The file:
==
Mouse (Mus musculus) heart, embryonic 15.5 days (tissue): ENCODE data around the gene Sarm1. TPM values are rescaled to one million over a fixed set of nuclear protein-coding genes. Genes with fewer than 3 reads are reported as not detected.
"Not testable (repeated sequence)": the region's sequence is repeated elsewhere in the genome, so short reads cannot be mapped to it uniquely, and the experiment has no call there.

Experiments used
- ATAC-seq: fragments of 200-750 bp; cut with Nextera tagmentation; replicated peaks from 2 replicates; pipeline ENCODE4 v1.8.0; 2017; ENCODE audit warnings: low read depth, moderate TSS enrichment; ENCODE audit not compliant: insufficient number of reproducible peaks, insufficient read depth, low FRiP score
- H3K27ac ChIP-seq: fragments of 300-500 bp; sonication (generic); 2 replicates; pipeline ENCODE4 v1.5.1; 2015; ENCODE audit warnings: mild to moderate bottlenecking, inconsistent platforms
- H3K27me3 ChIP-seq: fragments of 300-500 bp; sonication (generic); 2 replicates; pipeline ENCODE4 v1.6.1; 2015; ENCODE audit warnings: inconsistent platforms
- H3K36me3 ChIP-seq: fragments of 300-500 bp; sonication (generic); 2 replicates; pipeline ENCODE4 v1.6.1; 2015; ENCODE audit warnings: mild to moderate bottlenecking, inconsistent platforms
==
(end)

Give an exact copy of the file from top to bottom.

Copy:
Mouse (Mus musculus) heart, embryonic 15.5 days (tissue): ENCODE data around the gene Sarm1. TPM values are rescaled to one million over a fixed set of nuclear protein-coding genes. Genes with fewer than 3 reads are reported as not detected.
"Not testable (repeated sequence)": the region's sequence is repeated elsewhere in the genome, so short reads cannot be mapped to it uniquely, and the experiment has no call there.

Experiments used
- ATAC-seq: fragments of 200-750 bp; cut with Nextera tagmentation; replicated peaks from 2 replicates; pipeline ENCODE4 v1.8.0; 2017; ENCODE audit warnings: low read depth, moderate TSS enrichment; ENCODE audit not compliant: insufficient number of reproducible peaks, insufficient read depth, low FRiP score
- H3K27ac ChIP-seq: fragments of 300-500 bp; sonication (generic); 2 replicates; pipeline ENCODE4 v1.5.1; 2015; ENCODE audit warnings: mild to moderate bottlenecking, inconsistent platforms
- H3K27me3 ChIP-seq: fragments of 300-500 bp; sonication (generic); 2 replicates; pipeline ENCODE4 v1.6.1; 2015; ENCODE audit warnings: inconsistent platforms
- H3K36me3 ChIP-seq: fragments of 300-500 bp; sonication (generic); 2 replicates; pipeline ENCODE4 v1.6.1; 2015; ENCODE audit warnings: mild to moderate bottlenecking, inconsistent platforms